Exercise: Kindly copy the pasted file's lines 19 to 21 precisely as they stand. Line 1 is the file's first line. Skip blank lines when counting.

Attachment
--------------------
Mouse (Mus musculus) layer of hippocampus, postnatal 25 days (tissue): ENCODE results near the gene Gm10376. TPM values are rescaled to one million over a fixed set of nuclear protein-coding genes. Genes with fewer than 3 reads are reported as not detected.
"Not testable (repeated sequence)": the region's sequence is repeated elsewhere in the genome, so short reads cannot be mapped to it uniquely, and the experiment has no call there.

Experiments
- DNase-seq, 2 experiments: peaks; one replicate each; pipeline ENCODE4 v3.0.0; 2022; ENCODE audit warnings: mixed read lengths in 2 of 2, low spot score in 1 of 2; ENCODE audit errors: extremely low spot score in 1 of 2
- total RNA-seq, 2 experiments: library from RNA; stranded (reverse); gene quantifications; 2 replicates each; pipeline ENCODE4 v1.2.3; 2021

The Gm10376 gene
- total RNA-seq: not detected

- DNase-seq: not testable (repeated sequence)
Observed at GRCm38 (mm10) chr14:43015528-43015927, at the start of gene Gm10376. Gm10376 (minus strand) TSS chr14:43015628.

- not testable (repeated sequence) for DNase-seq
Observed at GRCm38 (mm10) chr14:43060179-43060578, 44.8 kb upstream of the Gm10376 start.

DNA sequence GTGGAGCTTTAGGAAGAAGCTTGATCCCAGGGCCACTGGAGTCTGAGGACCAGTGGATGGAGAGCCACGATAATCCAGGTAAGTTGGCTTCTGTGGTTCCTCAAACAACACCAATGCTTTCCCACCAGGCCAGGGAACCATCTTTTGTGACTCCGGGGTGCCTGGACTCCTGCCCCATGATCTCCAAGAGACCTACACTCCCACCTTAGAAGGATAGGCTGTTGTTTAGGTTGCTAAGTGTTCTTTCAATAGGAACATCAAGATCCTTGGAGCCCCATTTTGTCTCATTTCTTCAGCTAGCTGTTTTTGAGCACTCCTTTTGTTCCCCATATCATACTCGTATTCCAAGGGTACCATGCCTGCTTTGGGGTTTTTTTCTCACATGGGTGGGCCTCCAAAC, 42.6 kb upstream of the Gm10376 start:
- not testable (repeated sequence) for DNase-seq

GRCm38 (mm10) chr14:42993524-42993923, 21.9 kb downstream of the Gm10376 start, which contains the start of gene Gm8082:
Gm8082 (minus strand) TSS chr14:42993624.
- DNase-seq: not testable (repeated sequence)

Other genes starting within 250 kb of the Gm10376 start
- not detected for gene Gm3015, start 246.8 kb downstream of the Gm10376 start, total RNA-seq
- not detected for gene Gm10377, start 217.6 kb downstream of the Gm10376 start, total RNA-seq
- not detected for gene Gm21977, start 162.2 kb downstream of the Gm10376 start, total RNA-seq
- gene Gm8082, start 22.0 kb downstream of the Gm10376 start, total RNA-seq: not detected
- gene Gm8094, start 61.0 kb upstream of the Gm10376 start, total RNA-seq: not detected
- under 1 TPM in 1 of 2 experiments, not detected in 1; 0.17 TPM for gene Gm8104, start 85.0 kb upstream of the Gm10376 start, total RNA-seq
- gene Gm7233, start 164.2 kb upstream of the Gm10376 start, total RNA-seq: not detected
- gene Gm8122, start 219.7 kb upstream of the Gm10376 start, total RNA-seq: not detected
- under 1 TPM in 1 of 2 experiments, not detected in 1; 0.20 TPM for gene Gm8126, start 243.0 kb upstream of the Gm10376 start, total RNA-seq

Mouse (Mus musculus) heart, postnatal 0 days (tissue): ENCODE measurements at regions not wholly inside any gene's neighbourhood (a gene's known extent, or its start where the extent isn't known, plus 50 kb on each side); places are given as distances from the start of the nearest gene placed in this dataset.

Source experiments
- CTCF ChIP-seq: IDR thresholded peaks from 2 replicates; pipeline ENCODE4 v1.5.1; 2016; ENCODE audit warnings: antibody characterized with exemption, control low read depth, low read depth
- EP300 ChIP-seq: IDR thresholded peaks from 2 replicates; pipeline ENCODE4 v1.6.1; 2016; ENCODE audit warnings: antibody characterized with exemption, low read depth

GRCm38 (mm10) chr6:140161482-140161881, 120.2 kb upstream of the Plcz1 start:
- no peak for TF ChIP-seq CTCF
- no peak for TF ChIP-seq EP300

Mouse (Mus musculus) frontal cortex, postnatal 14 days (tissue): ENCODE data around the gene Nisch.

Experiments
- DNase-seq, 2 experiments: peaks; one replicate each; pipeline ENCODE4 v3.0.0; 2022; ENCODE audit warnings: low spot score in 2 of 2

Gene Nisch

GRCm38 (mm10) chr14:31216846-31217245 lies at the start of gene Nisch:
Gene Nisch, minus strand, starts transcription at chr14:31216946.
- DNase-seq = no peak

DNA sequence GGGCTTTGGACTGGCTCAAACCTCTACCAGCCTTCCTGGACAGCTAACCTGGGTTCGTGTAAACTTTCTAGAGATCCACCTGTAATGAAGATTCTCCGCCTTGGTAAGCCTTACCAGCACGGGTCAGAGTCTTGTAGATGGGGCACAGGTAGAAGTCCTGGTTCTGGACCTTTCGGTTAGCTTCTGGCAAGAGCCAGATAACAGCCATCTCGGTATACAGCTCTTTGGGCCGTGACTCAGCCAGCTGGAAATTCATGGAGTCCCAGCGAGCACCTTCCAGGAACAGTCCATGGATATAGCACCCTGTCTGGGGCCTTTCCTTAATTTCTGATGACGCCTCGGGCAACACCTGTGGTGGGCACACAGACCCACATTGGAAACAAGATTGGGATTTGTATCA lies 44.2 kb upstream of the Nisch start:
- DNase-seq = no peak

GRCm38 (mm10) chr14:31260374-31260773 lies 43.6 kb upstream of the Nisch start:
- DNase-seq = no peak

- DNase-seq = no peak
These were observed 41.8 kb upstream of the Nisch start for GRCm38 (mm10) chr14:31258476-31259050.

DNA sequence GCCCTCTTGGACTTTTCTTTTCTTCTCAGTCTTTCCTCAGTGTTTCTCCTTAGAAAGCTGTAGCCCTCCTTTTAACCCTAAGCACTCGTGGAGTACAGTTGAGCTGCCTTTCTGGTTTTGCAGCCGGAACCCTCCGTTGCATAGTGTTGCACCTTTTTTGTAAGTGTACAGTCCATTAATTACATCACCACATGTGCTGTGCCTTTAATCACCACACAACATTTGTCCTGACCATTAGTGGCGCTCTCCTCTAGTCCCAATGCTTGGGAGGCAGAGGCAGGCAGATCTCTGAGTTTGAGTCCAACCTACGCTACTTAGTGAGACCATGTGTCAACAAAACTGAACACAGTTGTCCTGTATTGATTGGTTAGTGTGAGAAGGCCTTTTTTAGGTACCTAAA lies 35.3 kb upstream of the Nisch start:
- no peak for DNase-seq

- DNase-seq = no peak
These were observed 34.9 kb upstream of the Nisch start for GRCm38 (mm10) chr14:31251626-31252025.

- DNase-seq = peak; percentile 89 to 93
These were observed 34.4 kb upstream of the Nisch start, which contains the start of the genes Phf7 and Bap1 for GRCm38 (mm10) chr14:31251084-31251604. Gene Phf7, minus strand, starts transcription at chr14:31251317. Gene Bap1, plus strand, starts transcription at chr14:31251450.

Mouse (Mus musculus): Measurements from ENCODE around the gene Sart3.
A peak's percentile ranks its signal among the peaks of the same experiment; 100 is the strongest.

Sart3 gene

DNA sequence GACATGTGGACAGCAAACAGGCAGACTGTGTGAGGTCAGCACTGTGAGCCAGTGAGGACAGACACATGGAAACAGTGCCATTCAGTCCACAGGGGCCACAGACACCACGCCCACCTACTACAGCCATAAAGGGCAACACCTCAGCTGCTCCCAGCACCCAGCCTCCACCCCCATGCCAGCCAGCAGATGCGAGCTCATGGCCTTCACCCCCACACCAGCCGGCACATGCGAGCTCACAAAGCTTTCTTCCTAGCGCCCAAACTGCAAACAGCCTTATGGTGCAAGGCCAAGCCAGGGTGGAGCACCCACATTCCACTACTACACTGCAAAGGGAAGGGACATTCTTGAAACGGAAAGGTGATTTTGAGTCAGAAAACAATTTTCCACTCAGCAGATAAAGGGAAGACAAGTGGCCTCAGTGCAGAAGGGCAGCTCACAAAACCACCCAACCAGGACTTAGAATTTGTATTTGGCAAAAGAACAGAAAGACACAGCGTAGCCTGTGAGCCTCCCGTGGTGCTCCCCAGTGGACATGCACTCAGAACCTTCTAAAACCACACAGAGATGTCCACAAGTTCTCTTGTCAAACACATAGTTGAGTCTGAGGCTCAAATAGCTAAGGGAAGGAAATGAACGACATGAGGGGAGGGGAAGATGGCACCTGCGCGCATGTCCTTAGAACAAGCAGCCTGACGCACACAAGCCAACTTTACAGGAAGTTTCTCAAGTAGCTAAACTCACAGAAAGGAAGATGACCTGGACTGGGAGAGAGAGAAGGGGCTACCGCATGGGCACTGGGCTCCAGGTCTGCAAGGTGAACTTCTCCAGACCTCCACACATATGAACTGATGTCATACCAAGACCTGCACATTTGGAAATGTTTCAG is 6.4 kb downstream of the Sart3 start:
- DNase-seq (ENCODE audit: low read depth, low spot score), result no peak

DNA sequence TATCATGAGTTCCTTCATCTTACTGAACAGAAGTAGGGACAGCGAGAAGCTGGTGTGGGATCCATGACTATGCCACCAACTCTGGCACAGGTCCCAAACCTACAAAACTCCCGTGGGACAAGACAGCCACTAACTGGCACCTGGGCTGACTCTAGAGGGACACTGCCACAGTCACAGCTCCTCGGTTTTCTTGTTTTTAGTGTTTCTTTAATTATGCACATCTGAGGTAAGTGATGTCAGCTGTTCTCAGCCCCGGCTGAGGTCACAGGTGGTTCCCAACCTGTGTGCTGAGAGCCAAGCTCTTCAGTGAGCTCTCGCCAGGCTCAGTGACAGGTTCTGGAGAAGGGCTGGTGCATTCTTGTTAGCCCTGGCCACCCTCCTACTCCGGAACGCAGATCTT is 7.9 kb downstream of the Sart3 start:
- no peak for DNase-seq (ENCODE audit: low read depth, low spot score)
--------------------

- not detected for gene Gm10377, start 217.6 kb downstream of the Gm10376 start, total RNA-seq
- not detected for gene Gm21977, start 162.2 kb downstream of the Gm10376 start, total RNA-seq
- gene Gm8082, start 22.0 kb downstream of the Gm10376 start, total RNA-seq: not detected